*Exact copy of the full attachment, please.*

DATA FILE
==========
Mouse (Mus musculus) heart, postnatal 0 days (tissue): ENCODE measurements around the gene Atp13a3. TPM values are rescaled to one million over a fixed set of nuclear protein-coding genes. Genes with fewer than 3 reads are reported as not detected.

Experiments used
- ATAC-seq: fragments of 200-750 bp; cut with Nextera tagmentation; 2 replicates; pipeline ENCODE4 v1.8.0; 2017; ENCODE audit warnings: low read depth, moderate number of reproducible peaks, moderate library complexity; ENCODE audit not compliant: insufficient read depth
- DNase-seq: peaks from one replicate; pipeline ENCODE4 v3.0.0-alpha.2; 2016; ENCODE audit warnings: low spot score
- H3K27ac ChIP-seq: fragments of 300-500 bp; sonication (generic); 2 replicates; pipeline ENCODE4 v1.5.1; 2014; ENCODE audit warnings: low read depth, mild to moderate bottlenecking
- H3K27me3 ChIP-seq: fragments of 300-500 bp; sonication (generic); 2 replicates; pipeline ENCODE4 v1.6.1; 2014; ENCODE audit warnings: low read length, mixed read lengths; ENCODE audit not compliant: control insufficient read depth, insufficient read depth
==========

Mouse (Mus musculus) heart, postnatal 0 days (tissue): ENCODE measurements around the gene Atp13a3. TPM values are rescaled to one million over a fixed set of nuclear protein-coding genes. Genes with fewer than 3 reads are reported as not detected.

Experiments used
- ATAC-seq: fragments of 200-750 bp; cut with Nextera tagmentation; 2 replicates; pipeline ENCODE4 v1.8.0; 2017; ENCODE audit warnings: low read depth, moderate number of reproducible peaks, moderate library complexity; ENCODE audit not compliant: insufficient read depth
- DNase-seq: peaks from one replicate; pipeline ENCODE4 v3.0.0-alpha.2; 2016; ENCODE audit warnings: low spot score
- H3K27ac ChIP-seq: fragments of 300-500 bp; sonication (generic); 2 replicates; pipeline ENCODE4 v1.5.1; 2014; ENCODE audit warnings: low read depth, mild to moderate bottlenecking
- H3K27me3 ChIP-seq: fragments of 300-500 bp; sonication (generic); 2 replicates; pipeline ENCODE4 v1.6.1; 2014; ENCODE audit warnings: low read length, mixed read lengths; ENCODE audit not compliant: control insufficient read depth, insufficient read depth